Wilma Mankiller was a force to be reckoned, but she was a force that made a difference for her people in a changing world.
Mankiller, who served as principal chief for 10 years, died Tuesday from pancreatic cancer. She was 64.
Mankiller came to national and international prominence in 1985, when she became principal chief. It was a time when Native American tribes were beginning to challenge subservience to federal and state governments, and assert their own powers.
She was made for that role. As accounts of her life point out, during her tenure, Cherokee membership increased from 55,000 to 170,000 and the nation’s budget and employment nearly doubled.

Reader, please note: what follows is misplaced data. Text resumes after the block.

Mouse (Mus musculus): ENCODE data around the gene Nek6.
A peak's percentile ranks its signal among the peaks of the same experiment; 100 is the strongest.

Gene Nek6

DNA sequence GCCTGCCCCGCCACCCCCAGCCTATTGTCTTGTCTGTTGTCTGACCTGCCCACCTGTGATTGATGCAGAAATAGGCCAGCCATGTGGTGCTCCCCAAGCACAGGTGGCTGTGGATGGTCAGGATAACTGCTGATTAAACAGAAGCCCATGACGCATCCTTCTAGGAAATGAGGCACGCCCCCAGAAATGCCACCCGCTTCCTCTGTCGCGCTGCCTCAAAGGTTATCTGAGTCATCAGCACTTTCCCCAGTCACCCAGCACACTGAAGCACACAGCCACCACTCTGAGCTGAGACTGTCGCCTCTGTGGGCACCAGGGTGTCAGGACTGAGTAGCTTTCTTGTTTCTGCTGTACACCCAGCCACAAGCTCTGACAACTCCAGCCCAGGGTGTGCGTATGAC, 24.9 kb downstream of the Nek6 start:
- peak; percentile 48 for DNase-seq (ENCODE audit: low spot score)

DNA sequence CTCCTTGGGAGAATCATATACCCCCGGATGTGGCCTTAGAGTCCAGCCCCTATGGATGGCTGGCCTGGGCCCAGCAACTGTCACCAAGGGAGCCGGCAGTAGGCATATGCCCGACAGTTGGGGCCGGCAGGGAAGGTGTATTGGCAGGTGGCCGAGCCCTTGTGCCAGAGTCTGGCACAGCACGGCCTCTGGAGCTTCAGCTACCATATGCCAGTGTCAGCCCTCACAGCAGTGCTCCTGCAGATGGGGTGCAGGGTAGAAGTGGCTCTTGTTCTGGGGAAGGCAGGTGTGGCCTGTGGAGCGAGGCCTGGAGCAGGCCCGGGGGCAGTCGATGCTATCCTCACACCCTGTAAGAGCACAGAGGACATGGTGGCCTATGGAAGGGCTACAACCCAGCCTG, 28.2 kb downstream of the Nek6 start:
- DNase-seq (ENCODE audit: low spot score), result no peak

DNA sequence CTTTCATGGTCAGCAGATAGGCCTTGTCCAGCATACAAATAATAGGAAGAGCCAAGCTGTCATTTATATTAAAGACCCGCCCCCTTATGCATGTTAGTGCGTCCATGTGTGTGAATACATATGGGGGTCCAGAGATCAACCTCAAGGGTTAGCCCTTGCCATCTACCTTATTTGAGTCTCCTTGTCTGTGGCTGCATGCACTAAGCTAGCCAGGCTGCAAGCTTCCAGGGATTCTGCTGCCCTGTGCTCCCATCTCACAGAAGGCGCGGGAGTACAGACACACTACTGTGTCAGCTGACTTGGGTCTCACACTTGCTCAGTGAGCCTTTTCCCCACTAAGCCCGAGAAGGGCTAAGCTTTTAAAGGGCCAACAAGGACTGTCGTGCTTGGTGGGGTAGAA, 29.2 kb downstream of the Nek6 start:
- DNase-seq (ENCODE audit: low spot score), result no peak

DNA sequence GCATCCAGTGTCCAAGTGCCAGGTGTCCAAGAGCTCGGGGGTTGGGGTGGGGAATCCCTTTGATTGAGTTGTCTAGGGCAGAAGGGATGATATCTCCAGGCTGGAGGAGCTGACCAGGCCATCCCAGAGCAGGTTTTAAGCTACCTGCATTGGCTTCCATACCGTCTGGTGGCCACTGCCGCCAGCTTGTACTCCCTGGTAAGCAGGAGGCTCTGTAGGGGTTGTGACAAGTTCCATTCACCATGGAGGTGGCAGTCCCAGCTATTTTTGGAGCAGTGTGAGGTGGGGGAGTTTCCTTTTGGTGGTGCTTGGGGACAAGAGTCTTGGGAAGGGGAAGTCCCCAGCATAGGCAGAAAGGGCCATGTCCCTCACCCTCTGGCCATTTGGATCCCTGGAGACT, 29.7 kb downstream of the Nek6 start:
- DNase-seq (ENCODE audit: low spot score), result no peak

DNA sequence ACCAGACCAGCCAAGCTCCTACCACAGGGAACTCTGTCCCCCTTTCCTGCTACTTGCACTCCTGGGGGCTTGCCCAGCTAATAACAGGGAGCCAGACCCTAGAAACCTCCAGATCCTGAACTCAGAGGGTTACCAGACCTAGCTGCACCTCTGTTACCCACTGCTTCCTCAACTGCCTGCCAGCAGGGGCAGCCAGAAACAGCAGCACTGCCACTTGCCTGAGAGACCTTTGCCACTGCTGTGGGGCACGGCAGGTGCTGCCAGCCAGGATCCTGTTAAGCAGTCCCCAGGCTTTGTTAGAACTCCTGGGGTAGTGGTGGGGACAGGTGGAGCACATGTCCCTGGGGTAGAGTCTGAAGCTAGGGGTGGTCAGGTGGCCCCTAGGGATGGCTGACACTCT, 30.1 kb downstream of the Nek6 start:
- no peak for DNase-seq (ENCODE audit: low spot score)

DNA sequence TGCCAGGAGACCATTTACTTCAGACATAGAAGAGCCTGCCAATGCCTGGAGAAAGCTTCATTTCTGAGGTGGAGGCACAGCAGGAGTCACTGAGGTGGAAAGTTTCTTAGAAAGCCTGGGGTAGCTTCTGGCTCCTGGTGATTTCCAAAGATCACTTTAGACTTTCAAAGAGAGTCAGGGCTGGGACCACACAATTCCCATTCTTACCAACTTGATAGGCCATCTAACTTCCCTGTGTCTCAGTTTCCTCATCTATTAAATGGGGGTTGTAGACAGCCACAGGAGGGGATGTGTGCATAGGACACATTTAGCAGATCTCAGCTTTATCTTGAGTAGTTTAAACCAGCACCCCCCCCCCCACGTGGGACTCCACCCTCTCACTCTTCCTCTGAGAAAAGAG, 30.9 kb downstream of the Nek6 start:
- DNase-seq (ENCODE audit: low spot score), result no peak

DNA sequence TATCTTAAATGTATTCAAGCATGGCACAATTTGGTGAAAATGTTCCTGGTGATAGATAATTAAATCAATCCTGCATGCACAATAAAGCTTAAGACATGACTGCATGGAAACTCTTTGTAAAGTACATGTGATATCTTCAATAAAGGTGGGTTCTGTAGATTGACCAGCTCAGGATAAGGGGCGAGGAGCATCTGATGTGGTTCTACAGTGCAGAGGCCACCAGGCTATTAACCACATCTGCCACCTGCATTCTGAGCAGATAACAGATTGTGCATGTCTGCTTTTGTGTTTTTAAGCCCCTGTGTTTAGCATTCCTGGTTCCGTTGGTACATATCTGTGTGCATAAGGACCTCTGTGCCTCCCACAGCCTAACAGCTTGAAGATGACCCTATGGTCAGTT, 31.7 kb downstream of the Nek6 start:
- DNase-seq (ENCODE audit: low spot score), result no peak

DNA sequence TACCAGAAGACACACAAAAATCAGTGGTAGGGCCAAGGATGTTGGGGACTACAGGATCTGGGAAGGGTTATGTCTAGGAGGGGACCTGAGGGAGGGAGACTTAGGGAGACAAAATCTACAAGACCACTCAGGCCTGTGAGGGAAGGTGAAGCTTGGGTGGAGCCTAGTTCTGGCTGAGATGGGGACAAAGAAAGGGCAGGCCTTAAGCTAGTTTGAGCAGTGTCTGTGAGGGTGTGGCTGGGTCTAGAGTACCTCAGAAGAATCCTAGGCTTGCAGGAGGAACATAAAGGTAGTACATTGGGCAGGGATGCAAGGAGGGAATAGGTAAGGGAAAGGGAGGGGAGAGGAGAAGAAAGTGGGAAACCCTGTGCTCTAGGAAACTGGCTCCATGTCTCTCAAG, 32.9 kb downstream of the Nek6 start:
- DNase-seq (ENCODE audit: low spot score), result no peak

While a soft-spoken person publicly, Mankiller never feared speaking out on women’s and Native American issues. She convinced many radio stations in Oklahoma to quit playing Tim McGraw’s song “Indian Outlaw,” which she and many others found offensive to Native Americans.
Mankiller suffered from a number of illnesses, but they never seemed to slow her down or interfere with her advocacy for the Cherokee Nation.
She was also a hard-nosed politician and a touch autocratic, but she also was the picture of grace and affability. She deserves all the accolades she has received.